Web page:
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From the very start of such a session, set up at least some of the following "Core Agreements" or "house rules for this session," to make it easy for you to swiftly and gently guide and focus or refocus your people into, through, and out of highly involved, highly interactive "buzz" sessions:
1. Waterglass Rules
Three 'bings' = Instant pause in talking.
2. Relevancy Challenge
Rule: in that instant, whoever is speaking must (1) demonstrate how his/her remarks relate to the topic; or (2) return to the topic; or (3) yield the floor. Instantly. (How many times have you been reluctant to shut off someone's story but had to stand there bleeding internally while s/he got further and further off the subject and broke the context?!?)You can see how, with just a little simple pre-arrangement, major group dynamics can be set in motion or stopped, directed and focused, how you can orchestrate them to maximum effect in terms of learning or of meeting the goal. Simple arrangement of easily used hand signals as standing rules or agreements allows you to orchestrate a wide range of group behaviors virtually without effort or delay. On the same principle, from time to time you may want to set up these special-occasion rules for particular situations.
3. On-Task Pointer
4. Support-First Rule
Rule: No matter how off-the-wall an idea or input may seem at first, the first response to it must be some form of meaningful, content-related support!After that meaningful first support, then it's okay to carve that weird notion into corned beef hash, so long as the support came first. To use this rule effectively, simply put it in this form:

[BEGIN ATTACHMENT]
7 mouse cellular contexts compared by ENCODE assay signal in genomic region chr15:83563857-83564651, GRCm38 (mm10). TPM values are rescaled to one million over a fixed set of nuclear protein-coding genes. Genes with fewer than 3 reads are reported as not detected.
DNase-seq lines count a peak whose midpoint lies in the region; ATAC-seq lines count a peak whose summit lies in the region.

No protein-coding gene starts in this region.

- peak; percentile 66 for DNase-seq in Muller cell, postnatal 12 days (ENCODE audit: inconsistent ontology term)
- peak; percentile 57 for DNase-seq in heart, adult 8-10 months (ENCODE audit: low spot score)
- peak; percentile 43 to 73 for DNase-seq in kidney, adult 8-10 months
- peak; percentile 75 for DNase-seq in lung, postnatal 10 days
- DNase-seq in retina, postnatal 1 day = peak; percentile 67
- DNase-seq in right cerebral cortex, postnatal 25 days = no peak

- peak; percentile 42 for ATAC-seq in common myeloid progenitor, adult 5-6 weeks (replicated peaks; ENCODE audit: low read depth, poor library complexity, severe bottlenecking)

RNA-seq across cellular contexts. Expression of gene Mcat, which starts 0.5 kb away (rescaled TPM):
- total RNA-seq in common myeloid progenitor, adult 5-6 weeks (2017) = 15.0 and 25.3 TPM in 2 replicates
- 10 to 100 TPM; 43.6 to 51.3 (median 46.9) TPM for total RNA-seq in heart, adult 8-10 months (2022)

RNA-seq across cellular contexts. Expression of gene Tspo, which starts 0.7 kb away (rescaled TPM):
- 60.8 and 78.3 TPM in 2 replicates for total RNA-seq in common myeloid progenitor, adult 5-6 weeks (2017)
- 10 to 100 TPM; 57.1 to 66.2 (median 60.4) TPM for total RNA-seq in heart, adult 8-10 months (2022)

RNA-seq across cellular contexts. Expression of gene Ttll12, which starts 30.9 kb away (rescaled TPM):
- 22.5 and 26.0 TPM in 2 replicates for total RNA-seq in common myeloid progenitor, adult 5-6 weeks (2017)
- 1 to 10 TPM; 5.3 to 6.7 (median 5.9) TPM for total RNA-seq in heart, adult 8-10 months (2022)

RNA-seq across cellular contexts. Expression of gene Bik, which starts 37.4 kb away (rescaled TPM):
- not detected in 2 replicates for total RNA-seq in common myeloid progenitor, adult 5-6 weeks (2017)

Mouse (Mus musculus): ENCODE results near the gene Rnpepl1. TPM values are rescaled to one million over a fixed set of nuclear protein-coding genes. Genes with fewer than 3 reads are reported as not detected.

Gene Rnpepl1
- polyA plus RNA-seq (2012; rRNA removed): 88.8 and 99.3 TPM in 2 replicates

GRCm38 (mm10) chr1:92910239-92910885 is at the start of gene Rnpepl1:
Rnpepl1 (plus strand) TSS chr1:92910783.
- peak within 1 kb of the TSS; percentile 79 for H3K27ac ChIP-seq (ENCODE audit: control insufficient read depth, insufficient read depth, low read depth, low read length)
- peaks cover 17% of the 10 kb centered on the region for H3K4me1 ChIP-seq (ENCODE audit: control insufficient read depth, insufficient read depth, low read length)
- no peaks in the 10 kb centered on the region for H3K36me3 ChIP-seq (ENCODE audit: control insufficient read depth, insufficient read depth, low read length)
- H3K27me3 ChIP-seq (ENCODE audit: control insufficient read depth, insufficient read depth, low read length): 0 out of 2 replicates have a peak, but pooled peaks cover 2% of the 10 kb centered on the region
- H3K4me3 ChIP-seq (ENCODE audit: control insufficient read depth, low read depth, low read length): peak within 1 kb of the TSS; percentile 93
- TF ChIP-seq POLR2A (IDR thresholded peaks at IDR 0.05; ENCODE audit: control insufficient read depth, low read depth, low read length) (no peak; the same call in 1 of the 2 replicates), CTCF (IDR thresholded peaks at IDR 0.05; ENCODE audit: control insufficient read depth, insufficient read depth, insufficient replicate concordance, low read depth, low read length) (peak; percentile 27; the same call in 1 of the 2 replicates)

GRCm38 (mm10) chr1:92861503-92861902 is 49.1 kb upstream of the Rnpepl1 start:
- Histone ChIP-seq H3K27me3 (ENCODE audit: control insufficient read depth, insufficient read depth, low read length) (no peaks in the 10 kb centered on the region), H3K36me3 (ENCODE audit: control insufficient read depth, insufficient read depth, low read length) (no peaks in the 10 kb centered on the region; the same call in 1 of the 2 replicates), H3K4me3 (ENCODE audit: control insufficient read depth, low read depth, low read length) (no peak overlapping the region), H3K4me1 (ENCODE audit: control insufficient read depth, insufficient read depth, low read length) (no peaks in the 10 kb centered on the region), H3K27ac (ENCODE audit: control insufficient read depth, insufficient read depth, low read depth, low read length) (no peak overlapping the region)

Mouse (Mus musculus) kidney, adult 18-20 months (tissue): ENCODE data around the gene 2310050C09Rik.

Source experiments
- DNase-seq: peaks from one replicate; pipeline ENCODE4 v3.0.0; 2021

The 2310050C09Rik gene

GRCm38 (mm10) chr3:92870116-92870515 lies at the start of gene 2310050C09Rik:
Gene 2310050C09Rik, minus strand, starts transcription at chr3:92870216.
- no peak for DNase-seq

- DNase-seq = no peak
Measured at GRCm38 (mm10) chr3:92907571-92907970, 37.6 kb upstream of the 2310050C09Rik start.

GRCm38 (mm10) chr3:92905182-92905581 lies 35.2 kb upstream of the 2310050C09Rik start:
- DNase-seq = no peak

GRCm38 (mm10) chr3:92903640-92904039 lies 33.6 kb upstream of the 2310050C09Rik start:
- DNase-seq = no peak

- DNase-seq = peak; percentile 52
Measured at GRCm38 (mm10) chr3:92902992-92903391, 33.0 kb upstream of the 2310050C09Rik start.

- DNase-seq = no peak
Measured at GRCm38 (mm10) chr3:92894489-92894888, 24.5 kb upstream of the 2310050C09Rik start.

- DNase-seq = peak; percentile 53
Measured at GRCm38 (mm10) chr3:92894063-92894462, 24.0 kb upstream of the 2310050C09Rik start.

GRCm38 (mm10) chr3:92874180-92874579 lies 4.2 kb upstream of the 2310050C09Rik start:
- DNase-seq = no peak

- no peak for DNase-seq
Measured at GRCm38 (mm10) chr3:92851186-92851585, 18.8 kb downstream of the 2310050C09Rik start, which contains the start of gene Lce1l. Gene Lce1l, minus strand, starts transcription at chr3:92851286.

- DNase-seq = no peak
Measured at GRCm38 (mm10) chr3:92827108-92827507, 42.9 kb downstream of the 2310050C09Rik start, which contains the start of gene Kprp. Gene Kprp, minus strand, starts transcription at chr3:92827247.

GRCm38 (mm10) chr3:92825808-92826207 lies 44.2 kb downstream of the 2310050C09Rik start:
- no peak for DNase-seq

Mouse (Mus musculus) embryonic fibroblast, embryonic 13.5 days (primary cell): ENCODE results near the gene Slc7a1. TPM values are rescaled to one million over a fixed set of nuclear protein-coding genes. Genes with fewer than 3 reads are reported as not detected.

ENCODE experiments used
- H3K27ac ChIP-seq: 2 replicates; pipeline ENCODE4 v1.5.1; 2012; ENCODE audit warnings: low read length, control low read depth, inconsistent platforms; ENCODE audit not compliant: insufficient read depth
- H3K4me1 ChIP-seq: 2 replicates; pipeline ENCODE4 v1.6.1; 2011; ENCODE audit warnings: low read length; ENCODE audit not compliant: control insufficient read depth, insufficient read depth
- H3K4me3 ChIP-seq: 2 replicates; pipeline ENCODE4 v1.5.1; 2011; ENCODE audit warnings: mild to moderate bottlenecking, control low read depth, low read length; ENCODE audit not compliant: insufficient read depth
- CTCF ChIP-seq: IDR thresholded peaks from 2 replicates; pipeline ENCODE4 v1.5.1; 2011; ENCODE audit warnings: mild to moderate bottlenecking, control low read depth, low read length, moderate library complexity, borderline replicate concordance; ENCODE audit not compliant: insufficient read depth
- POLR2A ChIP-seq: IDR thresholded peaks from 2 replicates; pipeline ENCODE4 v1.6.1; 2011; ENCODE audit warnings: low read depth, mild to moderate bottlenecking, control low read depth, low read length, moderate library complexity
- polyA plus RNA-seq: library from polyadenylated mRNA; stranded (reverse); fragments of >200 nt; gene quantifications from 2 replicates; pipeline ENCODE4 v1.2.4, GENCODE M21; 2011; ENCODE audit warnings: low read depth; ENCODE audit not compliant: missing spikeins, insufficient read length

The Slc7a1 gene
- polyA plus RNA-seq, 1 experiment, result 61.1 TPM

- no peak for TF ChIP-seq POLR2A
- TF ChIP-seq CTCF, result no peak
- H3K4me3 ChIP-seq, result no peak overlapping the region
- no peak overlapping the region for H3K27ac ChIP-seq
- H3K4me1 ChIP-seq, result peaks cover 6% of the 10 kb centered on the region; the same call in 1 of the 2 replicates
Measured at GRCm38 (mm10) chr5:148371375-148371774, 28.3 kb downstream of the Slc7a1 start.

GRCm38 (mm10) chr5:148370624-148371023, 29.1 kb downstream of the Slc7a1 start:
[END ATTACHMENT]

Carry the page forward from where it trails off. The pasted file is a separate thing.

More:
Any time you observe an idea not getting supported first, whether yours or someone else's, clasp your hands together over your head for a second or so while looking wistfully upward, then go on.
5. Three-sentence limit
6. Make Record of the Run-Pasts!
Rule: Anything you notice that seems worthy of mention, but which the group process (or lecturer!) has stampeded past make a written note or record of it, immediately!So reinforce your own perceiving of overlooked aspects, not merely that particular point. And clear the traffic jam in your perceptions between thinking about what you have to say and giving more attention to what others are saying now. And if others also follow this Record Run-Pasts Rule, your inputs when you do get to make them will receive attention.
Sometimes there is a chance before the end to pick up some of these points and consider them but the main purpose of this rule is to reinforce your own perceptiveness and integrity of view. Any time you notice someone else seething with an overrun item, point to his or her notepad and waggle pen or pencil at it.
The original, more spiritual meaning of the Namas-Te gesture from India was, "The Divine in me greets the Divine in you." In broader secular use here, establish the context and meaning to be, "The genius in me (or us) recognizes and salutes the genius in you!"
Using this is a very splendid concept. Considering the powerful natural Law of Effect ("you get more of what you reinforce"), this can become a very powerful positive tool and resource, for both sender and receiver. Where a group or a class establishes this as a very special-occasion gesture not lightly used, careful not to cheapen it or use it routinely, but where all spontaneously follow suit pointing the hands toward the contributor, after the instructor or another participant has appropriately so signified, this can become a very powerful experience.
By following these dynamic-format procedures you are, in fact, likely to get more and more high-quality responses from your participants, several or more of which may well deserve this salute.
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